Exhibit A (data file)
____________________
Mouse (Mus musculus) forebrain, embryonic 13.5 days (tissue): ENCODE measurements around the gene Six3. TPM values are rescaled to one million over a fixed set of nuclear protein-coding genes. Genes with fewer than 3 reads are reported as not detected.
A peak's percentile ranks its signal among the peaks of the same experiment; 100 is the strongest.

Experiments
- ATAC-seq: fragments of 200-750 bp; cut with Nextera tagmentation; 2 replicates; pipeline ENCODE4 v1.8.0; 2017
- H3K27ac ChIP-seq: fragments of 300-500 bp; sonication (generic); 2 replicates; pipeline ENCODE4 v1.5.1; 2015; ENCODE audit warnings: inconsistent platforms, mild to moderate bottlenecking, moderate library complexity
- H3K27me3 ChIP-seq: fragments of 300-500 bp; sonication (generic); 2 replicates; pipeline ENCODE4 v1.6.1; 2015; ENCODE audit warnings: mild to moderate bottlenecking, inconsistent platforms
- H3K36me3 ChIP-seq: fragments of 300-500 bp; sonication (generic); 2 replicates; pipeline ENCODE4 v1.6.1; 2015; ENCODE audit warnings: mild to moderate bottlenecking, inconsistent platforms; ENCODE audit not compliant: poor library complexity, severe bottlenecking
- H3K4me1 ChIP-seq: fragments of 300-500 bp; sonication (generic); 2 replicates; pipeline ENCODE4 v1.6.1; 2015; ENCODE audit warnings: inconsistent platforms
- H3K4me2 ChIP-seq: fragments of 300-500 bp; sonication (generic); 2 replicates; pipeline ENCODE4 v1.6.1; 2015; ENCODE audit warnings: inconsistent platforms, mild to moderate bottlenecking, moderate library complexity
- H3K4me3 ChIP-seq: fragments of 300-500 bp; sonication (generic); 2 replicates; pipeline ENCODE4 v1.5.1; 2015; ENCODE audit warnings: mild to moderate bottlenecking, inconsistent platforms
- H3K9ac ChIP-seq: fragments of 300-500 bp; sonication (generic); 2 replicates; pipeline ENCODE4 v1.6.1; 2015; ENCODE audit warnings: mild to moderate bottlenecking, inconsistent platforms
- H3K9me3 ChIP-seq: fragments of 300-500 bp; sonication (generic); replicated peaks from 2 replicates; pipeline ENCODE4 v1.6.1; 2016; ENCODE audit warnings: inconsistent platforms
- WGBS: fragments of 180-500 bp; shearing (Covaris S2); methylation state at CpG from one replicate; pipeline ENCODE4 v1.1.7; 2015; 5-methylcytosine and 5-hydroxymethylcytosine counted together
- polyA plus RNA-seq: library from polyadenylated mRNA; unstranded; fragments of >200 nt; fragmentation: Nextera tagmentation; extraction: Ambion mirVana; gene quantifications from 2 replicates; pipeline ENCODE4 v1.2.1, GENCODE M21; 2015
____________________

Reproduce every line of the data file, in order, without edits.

Mouse (Mus musculus) forebrain, embryonic 13.5 days (tissue): ENCODE measurements around the gene Six3. TPM values are rescaled to one million over a fixed set of nuclear protein-coding genes. Genes with fewer than 3 reads are reported as not detected.
A peak's percentile ranks its signal among the peaks of the same experiment; 100 is the strongest.

Experiments
- ATAC-seq: fragments of 200-750 bp; cut with Nextera tagmentation; 2 replicates; pipeline ENCODE4 v1.8.0; 2017
- H3K27ac ChIP-seq: fragments of 300-500 bp; sonication (generic); 2 replicates; pipeline ENCODE4 v1.5.1; 2015; ENCODE audit warnings: inconsistent platforms, mild to moderate bottlenecking, moderate library complexity
- H3K27me3 ChIP-seq: fragments of 300-500 bp; sonication (generic); 2 replicates; pipeline ENCODE4 v1.6.1; 2015; ENCODE audit warnings: mild to moderate bottlenecking, inconsistent platforms
- H3K36me3 ChIP-seq: fragments of 300-500 bp; sonication (generic); 2 replicates; pipeline ENCODE4 v1.6.1; 2015; ENCODE audit warnings: mild to moderate bottlenecking, inconsistent platforms; ENCODE audit not compliant: poor library complexity, severe bottlenecking
- H3K4me1 ChIP-seq: fragments of 300-500 bp; sonication (generic); 2 replicates; pipeline ENCODE4 v1.6.1; 2015; ENCODE audit warnings: inconsistent platforms
- H3K4me2 ChIP-seq: fragments of 300-500 bp; sonication (generic); 2 replicates; pipeline ENCODE4 v1.6.1; 2015; ENCODE audit warnings: inconsistent platforms, mild to moderate bottlenecking, moderate library complexity
- H3K4me3 ChIP-seq: fragments of 300-500 bp; sonication (generic); 2 replicates; pipeline ENCODE4 v1.5.1; 2015; ENCODE audit warnings: mild to moderate bottlenecking, inconsistent platforms
- H3K9ac ChIP-seq: fragments of 300-500 bp; sonication (generic); 2 replicates; pipeline ENCODE4 v1.6.1; 2015; ENCODE audit warnings: mild to moderate bottlenecking, inconsistent platforms
- H3K9me3 ChIP-seq: fragments of 300-500 bp; sonication (generic); replicated peaks from 2 replicates; pipeline ENCODE4 v1.6.1; 2016; ENCODE audit warnings: inconsistent platforms
- WGBS: fragments of 180-500 bp; shearing (Covaris S2); methylation state at CpG from one replicate; pipeline ENCODE4 v1.1.7; 2015; 5-methylcytosine and 5-hydroxymethylcytosine counted together
- polyA plus RNA-seq: library from polyadenylated mRNA; unstranded; fragments of >200 nt; fragmentation: Nextera tagmentation; extraction: Ambion mirVana; gene quantifications from 2 replicates; pipeline ENCODE4 v1.2.1, GENCODE M21; 2015